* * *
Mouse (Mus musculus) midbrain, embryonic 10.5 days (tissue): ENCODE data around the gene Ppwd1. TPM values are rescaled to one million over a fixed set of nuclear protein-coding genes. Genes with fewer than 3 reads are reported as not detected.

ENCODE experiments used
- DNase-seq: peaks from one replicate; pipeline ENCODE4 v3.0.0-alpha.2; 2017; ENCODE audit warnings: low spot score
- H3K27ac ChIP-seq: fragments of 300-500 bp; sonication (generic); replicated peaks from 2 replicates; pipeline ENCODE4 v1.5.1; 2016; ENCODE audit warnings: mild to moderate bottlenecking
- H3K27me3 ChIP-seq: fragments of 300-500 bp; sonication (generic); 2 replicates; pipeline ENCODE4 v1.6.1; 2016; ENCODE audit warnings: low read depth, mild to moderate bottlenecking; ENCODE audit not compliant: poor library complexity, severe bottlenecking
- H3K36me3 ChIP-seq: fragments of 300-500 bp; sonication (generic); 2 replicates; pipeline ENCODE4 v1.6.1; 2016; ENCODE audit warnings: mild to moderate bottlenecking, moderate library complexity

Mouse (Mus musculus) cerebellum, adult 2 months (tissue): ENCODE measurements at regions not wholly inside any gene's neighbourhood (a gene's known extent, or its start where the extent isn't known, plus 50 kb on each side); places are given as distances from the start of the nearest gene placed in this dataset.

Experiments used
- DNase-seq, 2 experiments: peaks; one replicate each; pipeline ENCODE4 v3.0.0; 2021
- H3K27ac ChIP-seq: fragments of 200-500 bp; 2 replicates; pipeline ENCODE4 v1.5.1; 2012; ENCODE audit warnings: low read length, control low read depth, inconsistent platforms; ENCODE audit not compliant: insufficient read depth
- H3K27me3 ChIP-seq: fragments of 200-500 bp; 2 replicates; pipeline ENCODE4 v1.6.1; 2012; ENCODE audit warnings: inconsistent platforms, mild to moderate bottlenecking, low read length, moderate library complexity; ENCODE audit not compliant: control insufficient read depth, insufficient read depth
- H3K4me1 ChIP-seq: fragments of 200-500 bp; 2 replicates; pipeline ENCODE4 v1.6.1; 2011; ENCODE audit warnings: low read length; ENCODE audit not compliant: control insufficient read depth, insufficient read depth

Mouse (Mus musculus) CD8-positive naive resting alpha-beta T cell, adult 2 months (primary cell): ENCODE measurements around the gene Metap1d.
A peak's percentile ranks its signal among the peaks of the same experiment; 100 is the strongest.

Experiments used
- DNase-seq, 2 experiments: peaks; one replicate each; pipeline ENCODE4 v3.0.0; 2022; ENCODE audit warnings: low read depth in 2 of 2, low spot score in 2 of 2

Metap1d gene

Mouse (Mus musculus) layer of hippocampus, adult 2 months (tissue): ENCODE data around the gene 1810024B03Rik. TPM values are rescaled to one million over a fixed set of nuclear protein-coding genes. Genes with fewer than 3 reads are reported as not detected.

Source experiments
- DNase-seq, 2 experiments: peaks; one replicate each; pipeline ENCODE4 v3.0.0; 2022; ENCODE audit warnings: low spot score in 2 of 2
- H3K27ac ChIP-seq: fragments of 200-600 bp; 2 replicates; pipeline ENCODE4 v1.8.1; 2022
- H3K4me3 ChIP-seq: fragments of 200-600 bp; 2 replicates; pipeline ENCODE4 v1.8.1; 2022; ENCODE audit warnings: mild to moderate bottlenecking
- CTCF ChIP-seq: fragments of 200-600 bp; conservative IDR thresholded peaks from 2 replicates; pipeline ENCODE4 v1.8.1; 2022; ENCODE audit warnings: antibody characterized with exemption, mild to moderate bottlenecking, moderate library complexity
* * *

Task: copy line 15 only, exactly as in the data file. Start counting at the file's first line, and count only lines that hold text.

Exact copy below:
Experiments used